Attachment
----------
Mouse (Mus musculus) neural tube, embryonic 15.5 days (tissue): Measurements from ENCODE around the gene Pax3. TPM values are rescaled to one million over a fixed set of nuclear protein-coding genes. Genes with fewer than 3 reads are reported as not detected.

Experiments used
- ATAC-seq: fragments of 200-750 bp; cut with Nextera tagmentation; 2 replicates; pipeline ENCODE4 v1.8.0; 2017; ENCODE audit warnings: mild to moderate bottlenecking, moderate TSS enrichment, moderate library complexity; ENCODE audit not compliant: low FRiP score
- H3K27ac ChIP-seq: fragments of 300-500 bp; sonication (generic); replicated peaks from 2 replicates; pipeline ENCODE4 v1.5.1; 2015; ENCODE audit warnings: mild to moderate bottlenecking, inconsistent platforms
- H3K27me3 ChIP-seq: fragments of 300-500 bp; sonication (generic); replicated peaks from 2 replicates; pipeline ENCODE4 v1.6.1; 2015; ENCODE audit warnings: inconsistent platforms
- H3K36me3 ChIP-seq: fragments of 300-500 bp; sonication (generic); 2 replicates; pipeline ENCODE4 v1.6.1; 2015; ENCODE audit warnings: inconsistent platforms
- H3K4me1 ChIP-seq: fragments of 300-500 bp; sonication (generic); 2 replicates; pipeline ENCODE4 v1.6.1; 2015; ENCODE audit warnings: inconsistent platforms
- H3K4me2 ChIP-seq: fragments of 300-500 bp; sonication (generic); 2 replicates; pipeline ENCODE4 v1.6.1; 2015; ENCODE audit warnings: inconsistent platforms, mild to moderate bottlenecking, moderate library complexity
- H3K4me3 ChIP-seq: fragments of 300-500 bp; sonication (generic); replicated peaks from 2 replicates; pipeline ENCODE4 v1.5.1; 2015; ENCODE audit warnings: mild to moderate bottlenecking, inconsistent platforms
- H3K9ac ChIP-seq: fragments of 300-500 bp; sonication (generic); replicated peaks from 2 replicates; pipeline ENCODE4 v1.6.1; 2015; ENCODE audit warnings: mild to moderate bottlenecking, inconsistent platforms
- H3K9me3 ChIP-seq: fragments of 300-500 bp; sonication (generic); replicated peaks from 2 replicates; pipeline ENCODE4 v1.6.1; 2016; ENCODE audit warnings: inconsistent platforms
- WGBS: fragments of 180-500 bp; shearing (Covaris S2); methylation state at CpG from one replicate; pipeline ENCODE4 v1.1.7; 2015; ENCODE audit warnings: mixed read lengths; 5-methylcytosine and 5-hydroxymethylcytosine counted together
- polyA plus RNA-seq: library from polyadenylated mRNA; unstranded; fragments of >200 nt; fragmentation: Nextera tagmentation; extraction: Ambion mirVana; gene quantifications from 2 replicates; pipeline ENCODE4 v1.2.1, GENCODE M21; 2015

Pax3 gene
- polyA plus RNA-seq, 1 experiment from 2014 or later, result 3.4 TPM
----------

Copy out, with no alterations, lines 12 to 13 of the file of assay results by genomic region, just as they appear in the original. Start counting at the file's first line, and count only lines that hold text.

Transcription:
- WGBS: fragments of 180-500 bp; shearing (Covaris S2); methylation state at CpG from one replicate; pipeline ENCODE4 v1.1.7; 2015; ENCODE audit warnings: mixed read lengths; 5-methylcytosine and 5-hydroxymethylcytosine counted together
- polyA plus RNA-seq: library from polyadenylated mRNA; unstranded; fragments of >200 nt; fragmentation: Nextera tagmentation; extraction: Ambion mirVana; gene quantifications from 2 replicates; pipeline ENCODE4 v1.2.1, GENCODE M21; 2015